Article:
Some of this article adds to the confusion while raising important issues.
    Of course, people say one thing and do other things. That’s why systematic observation is so important and why survey data are often so hard to learn from. But well-done, long term field studies are expensive, so that kind of work is rare.
    It is not true that the bigger the sample the more robust the result. The opposite may be said to be true the bigger the sample, the greater the potential for errors. That’s why people use statistical sampling. That, too, has limitations, if you are stuck with means-based statistical measures. Life does not revolve around the mean (see, for example, Maltz, M.D., 1994. Deviating from the mean: The declining significance of significance. Journal of research in crime and delinquency, 31(4), pp.434-463).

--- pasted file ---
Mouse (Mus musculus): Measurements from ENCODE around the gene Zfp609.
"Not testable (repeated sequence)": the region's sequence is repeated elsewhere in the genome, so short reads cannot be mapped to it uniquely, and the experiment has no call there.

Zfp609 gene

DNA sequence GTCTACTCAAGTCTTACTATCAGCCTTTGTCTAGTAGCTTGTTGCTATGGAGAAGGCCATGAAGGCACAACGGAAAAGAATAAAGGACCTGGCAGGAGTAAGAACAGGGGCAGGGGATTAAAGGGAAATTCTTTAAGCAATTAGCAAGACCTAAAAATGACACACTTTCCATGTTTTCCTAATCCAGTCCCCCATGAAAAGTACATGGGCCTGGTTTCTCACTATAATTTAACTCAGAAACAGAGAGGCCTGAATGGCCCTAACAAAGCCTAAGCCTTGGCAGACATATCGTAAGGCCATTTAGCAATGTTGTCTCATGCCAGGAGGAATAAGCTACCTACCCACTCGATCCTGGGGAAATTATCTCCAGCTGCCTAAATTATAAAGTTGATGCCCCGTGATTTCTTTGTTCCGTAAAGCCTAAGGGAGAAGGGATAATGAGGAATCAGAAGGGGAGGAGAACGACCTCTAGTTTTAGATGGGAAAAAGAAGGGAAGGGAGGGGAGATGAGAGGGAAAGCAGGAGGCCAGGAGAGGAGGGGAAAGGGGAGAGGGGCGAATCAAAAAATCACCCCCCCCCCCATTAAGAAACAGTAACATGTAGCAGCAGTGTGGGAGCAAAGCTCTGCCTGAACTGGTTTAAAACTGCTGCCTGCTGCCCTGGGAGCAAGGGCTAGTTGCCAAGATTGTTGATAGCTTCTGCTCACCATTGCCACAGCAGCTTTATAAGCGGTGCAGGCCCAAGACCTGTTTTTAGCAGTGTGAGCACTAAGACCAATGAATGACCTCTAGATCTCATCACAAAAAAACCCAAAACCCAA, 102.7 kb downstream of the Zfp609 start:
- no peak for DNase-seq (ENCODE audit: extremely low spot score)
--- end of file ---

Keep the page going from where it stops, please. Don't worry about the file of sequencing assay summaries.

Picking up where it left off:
Seems quite correct that a single-food study is misleading and unhelpful. Quite right that surveys are very much limited and over-used in much of public health research. Solid ethnographic work combines systematic observational, survey, and text and discourse analysis to understand a fuller range of the contexts, in and through which food choices are made, when, and why. Once you identify well-understood clusters of variables, there is great benefit in experimental techniques, but choosing a method depends on the context of the study–experimental work is not automatically better. Are folks in public health or nutrition studies trained for multi-method work? That would be a great question for a science writer, IMHO.

    Arnold Schwarzenegger, probably one of the workd’s most well known MEAT & ANIMAL eaters, tells all in the upcoming movie The Game Changers: Watch the trailer at:

    When athletes at the top of their game, tennis Novak’s Djokovic, NFL Defensivemen, World and USA Record holders in power lifting, not some third rate player shows you the preponderance of evidence and why they switched to a PLANT based diet THEN BROKE WORLD (not personal best only) records & GOT STRONGER you start to realize the level of ignorance around nutrition.